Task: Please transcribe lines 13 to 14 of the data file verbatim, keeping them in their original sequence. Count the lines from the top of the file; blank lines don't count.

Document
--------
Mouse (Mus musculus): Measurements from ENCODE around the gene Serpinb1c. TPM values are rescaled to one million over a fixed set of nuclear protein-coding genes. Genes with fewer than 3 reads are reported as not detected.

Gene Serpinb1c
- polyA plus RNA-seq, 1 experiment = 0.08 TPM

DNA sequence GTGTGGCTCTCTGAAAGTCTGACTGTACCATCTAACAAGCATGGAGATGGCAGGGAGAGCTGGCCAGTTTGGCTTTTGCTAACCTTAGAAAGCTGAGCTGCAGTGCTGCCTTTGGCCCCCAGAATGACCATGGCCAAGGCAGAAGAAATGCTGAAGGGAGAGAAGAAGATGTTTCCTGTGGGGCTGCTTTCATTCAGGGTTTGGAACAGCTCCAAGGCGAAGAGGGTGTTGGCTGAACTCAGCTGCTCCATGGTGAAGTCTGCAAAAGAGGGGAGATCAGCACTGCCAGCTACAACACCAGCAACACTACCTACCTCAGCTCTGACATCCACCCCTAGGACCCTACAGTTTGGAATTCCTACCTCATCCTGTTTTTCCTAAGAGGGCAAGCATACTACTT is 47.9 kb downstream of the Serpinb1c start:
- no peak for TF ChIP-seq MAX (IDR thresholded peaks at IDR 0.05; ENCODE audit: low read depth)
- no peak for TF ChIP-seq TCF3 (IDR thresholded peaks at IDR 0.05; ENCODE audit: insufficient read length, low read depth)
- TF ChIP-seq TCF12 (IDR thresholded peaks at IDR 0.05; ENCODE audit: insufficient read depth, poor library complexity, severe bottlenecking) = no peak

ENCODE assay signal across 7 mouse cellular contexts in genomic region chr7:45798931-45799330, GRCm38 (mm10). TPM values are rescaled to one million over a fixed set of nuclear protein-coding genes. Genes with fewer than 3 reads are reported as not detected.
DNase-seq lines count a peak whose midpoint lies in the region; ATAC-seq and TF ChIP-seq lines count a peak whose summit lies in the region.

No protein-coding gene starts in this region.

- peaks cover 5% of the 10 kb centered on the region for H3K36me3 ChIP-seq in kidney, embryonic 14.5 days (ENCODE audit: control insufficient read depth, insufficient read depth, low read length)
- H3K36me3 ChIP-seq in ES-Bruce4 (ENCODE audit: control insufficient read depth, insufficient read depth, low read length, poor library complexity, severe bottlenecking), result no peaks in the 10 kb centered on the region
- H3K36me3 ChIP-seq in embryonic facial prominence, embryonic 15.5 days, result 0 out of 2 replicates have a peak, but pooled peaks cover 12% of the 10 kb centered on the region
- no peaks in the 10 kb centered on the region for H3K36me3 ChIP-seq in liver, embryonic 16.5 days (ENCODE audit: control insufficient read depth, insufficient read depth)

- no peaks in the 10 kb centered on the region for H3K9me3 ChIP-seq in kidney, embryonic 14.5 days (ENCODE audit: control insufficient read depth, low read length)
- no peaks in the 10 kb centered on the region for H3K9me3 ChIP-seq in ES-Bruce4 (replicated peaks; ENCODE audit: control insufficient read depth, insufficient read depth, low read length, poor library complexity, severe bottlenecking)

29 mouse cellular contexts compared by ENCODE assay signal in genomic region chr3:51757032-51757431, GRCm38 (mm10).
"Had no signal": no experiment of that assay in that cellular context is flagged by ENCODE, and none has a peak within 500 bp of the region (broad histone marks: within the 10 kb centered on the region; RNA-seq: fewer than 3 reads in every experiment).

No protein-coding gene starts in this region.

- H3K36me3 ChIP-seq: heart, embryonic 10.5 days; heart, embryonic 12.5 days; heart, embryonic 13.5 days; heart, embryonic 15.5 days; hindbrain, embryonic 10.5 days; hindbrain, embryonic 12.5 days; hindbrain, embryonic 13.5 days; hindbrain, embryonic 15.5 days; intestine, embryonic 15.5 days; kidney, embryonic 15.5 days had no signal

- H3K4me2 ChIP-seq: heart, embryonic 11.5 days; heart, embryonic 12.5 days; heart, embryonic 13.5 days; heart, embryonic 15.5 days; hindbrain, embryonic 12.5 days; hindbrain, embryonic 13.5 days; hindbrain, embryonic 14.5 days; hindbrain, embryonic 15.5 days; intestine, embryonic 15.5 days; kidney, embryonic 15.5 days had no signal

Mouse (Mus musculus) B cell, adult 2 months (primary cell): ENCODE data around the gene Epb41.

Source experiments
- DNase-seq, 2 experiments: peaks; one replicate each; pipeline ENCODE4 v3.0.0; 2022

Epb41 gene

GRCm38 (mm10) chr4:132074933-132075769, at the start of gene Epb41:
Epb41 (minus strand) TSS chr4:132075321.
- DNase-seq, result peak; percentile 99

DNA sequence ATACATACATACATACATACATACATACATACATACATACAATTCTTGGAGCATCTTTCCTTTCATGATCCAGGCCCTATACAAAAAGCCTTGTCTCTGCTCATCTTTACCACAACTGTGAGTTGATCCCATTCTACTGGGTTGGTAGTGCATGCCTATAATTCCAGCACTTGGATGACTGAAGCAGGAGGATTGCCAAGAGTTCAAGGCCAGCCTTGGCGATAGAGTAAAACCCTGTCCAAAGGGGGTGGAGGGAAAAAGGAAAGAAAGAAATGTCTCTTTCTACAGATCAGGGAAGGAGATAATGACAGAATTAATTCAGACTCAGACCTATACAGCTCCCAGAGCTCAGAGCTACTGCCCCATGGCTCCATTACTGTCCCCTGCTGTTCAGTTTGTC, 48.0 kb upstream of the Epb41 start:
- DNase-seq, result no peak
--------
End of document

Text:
- H3K36me3 ChIP-seq in embryonic facial prominence, embryonic 15.5 days, result 0 out of 2 replicates have a peak, but pooled peaks cover 12% of the 10 kb centered on the region
- no peaks in the 10 kb centered on the region for H3K36me3 ChIP-seq in liver, embryonic 16.5 days (ENCODE audit: control insufficient read depth, insufficient read depth)